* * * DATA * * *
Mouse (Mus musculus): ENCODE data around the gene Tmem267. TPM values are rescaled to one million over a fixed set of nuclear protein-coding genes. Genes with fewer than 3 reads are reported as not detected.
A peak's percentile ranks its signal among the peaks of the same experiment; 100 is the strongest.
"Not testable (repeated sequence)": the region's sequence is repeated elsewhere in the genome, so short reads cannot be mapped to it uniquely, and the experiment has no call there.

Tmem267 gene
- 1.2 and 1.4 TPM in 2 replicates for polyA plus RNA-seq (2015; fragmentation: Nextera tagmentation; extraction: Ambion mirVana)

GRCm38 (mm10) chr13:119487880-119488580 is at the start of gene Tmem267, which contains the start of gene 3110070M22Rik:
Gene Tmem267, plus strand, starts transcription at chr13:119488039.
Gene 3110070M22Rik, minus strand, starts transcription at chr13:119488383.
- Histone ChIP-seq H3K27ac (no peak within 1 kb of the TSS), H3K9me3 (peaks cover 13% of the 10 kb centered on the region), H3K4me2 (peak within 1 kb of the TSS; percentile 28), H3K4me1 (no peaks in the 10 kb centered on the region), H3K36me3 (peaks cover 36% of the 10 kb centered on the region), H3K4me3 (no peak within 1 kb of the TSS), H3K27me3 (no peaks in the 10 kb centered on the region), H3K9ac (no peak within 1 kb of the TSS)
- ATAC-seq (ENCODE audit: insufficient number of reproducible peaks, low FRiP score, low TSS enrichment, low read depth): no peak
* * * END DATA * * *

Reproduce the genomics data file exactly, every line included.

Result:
Mouse (Mus musculus): ENCODE data around the gene Tmem267. TPM values are rescaled to one million over a fixed set of nuclear protein-coding genes. Genes with fewer than 3 reads are reported as not detected.
A peak's percentile ranks its signal among the peaks of the same experiment; 100 is the strongest.
"Not testable (repeated sequence)": the region's sequence is repeated elsewhere in the genome, so short reads cannot be mapped to it uniquely, and the experiment has no call there.

Tmem267 gene
- 1.2 and 1.4 TPM in 2 replicates for polyA plus RNA-seq (2015; fragmentation: Nextera tagmentation; extraction: Ambion mirVana)

GRCm38 (mm10) chr13:119487880-119488580 is at the start of gene Tmem267, which contains the start of gene 3110070M22Rik:
Gene Tmem267, plus strand, starts transcription at chr13:119488039.
Gene 3110070M22Rik, minus strand, starts transcription at chr13:119488383.
- Histone ChIP-seq H3K27ac (no peak within 1 kb of the TSS), H3K9me3 (peaks cover 13% of the 10 kb centered on the region), H3K4me2 (peak within 1 kb of the TSS; percentile 28), H3K4me1 (no peaks in the 10 kb centered on the region), H3K36me3 (peaks cover 36% of the 10 kb centered on the region), H3K4me3 (no peak within 1 kb of the TSS), H3K27me3 (no peaks in the 10 kb centered on the region), H3K9ac (no peak within 1 kb of the TSS)
- ATAC-seq (ENCODE audit: insufficient number of reproducible peaks, low FRiP score, low TSS enrichment, low read depth): no peak